Wednesday, October 20, 2021

WATCH: Officials give update on California oil spill

Some crude that spilled from a pipeline in Southern California waters is breaking up naturally in ocean currents, a Coast Guard official said Wednesday, as officials sought to determine the extent of the damage.

Watch the briefing in the player above.

Coast Guard Petty Officer Steve Strohmeyer said some oil has been pushed south by currents. The storm earlier in the week may also have helped disperse the oil, which he said could make it more challenging to disperse.

The pipeline operator, Amplify Energy Corp., has publicly estimated a maximum volume of 126,000 gallons (572,807 litres) of heavy crude. But the company told federal investigators with the Pipeline and Hazardous Materials Safety Administration that initial measurements put the total at only 29,400 gallons (111,291 liters).

Beachgoers played volleyball on the sands of Huntington Beach on Wednesday morning as walkers and bikers passed by the city’s famous pier. Some oil balls were visible along the shoreline but there was no smell. Signs declared that the beach was open but the water was closed.

The animal rescue team is pleasantly surprised to see some birds covered in oil.

Workers continued to spend Wednesday mornings to collect oil from the environmentally sensitive Talbert Marsh Ecological Reserve.

“We are really lucky,” said John Villa, the executive director of conservation, during a tour of the wetland with local elected officials. “Because working with the various agencies we’ve worked with, we were able to get things under control quickly,” he said. “Unfortunately, it didn’t stop it completely. So all three of our marshes have oil. So 127 acres of land is affected.”

State Sen. Dave Min, (d) was among those to express concern during the visit to California. “No matter what we look forward to, this is clearly an environmental disaster,” he said. “We deal with this type of disaster every 5-10 years and that seems like enough.”

Investigators have said the leak may have been caused by a ship’s anchor that bent, dragged and tore an underwater pipeline. Federal officials also found that the pipeline owner did not cease operations quickly after being alerted by a safety system to a potential leak.

Questions remained about the timeline of the weekend spill, which eroded beaches and a protected marshland, potentially closing them for weeks along with commercial and recreational fishing in a major hit to the local economy. .

Some reports of a possible leak, the smell of petroleum, and a smattering of oil on Huntington Beach waters came on Friday night, but these were not confirmed and the pipeline’s operator, Amplify Energy Corp., did not report the spill until the next morning. officials said.

An alarm sounded in the company’s control room at 2:30 a.m. on Saturday that the pipeline had lost pressure, indicating a possible leak, but Amplif waited until 6:01 a.m. to shut down the pipeline. , as in accordance with the preliminary findings of an investigation. spread

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Investigators said the Houston-based company took three hours to notify the US Coast Guard’s National Response Center to the oil spill, further slowing the response to a crash for which Amplify workers spent years preparing.

However, Amplify CEO Martin Wilser insisted that the company was not aware of the spill until it saw a glow on the water at 8:09 a.m.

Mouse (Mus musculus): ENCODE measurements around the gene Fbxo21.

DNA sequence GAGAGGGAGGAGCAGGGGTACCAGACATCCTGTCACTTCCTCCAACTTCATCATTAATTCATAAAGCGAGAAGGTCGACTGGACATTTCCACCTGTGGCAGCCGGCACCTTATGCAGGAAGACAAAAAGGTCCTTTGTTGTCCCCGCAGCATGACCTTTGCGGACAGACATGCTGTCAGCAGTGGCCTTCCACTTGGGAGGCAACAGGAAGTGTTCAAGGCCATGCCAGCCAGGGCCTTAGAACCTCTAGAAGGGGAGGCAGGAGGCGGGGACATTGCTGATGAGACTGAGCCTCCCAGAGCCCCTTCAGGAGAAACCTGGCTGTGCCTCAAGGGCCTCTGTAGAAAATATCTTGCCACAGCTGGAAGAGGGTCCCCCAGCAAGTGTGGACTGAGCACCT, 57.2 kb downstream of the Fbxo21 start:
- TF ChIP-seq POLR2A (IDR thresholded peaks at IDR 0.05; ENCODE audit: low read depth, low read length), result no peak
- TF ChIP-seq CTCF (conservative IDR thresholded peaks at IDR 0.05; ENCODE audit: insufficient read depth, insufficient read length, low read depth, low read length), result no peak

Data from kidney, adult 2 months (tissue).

The company’s spill-response plan calls for immediate notification of spills. Criminal charges have been brought in the past when a company took too long to notify federal and state officials about the spill.

On Tuesday, federal transportation investigators said the pipe had split open at a depth of about 98 feet (30 meters) and a nearly one-mile-long section had been dragged along the ocean floor, possibly by an anchor that tilted it and Caused a partial tear. Federal transportation investigators said.

Huge cargo ships regularly pass over the pipeline as they make their way to the sprawling Los Angeles-Long Beach port complex. They are given the coordinates where they anchor until unloaded.

As Steven Brown, a professor of maritime transportation at the State of California, said, anchored cargo ships are prone to constant winds and tides, and an improperly set anchor weighing 10 tons (9 metric tons) or more “whatever.” anchor goes bad”. University Maritime Academy.

There was no indication whether investigators suspected a particular ship was involved.

During the two-hour boat trip from Huntington Beach beach, an AP video journalist saw no visible oil. Pelicans and other seabirds swam on the calm waters, and four dolphins swam from the boat.

Meanwhile, Coast Guard officials defended their decision to wait until Saturday morning to investigate a possible spill first reported on Friday night – about 10 hours earlier – from a raft of boats docked off Huntington Beach. near the group.

At 2:06 a.m. Saturday, the National Oceanic and Atmospheric Administration said satellite images showed strong potential for oil spills. The report was given to the National Response Center, a dangerous spill hotline operated by the Coast Guard.

Residents of nearby Newport Beach also complained about the strong smell of petroleum on Friday evening, and police served notices to the public about it.

The Coast Guard was alerted to a glow on the water by a “Good Samaritan”, but did not have sufficient corroborating evidence and was hampered by darkness and a lack of technology to seek spills, Coast Guard Rear Admiral Bryan Penauer told the Associated Press.

Pennoyer said it is quite common to receive reports of oil spills in a major port.

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